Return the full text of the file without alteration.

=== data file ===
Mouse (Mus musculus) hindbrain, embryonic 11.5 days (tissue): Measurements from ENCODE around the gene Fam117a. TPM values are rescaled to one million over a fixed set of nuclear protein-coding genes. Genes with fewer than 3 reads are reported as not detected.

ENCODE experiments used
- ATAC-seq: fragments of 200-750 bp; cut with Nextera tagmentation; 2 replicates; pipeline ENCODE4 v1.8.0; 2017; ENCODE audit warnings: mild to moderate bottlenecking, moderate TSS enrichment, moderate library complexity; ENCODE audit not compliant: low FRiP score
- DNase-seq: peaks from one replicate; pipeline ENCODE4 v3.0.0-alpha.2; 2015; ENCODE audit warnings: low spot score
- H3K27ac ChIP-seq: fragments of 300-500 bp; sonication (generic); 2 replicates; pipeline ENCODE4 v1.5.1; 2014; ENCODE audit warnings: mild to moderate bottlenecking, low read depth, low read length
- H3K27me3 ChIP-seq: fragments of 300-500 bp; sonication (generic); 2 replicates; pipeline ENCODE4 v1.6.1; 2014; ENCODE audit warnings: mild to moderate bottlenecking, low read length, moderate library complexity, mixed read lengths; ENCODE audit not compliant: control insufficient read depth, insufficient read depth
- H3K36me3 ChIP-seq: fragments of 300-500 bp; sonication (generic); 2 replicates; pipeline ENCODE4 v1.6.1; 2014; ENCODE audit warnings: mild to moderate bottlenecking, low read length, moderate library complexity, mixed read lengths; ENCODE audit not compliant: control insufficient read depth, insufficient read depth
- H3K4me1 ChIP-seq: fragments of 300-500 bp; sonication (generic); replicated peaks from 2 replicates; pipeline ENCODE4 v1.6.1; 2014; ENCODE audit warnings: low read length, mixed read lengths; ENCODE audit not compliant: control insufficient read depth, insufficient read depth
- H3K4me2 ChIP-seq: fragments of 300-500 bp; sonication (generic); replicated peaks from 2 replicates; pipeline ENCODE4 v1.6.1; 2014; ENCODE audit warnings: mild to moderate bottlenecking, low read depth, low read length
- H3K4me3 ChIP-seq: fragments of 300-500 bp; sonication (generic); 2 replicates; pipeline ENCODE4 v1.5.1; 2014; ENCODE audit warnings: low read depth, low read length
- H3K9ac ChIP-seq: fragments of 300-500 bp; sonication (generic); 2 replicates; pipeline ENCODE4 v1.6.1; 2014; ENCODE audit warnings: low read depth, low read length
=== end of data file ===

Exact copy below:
Mouse (Mus musculus) hindbrain, embryonic 11.5 days (tissue): Measurements from ENCODE around the gene Fam117a. TPM values are rescaled to one million over a fixed set of nuclear protein-coding genes. Genes with fewer than 3 reads are reported as not detected.

ENCODE experiments used
- ATAC-seq: fragments of 200-750 bp; cut with Nextera tagmentation; 2 replicates; pipeline ENCODE4 v1.8.0; 2017; ENCODE audit warnings: mild to moderate bottlenecking, moderate TSS enrichment, moderate library complexity; ENCODE audit not compliant: low FRiP score
- DNase-seq: peaks from one replicate; pipeline ENCODE4 v3.0.0-alpha.2; 2015; ENCODE audit warnings: low spot score
- H3K27ac ChIP-seq: fragments of 300-500 bp; sonication (generic); 2 replicates; pipeline ENCODE4 v1.5.1; 2014; ENCODE audit warnings: mild to moderate bottlenecking, low read depth, low read length
- H3K27me3 ChIP-seq: fragments of 300-500 bp; sonication (generic); 2 replicates; pipeline ENCODE4 v1.6.1; 2014; ENCODE audit warnings: mild to moderate bottlenecking, low read length, moderate library complexity, mixed read lengths; ENCODE audit not compliant: control insufficient read depth, insufficient read depth
- H3K36me3 ChIP-seq: fragments of 300-500 bp; sonication (generic); 2 replicates; pipeline ENCODE4 v1.6.1; 2014; ENCODE audit warnings: mild to moderate bottlenecking, low read length, moderate library complexity, mixed read lengths; ENCODE audit not compliant: control insufficient read depth, insufficient read depth
- H3K4me1 ChIP-seq: fragments of 300-500 bp; sonication (generic); replicated peaks from 2 replicates; pipeline ENCODE4 v1.6.1; 2014; ENCODE audit warnings: low read length, mixed read lengths; ENCODE audit not compliant: control insufficient read depth, insufficient read depth
- H3K4me2 ChIP-seq: fragments of 300-500 bp; sonication (generic); replicated peaks from 2 replicates; pipeline ENCODE4 v1.6.1; 2014; ENCODE audit warnings: mild to moderate bottlenecking, low read depth, low read length
- H3K4me3 ChIP-seq: fragments of 300-500 bp; sonication (generic); 2 replicates; pipeline ENCODE4 v1.5.1; 2014; ENCODE audit warnings: low read depth, low read length
- H3K9ac ChIP-seq: fragments of 300-500 bp; sonication (generic); 2 replicates; pipeline ENCODE4 v1.6.1; 2014; ENCODE audit warnings: low read depth, low read length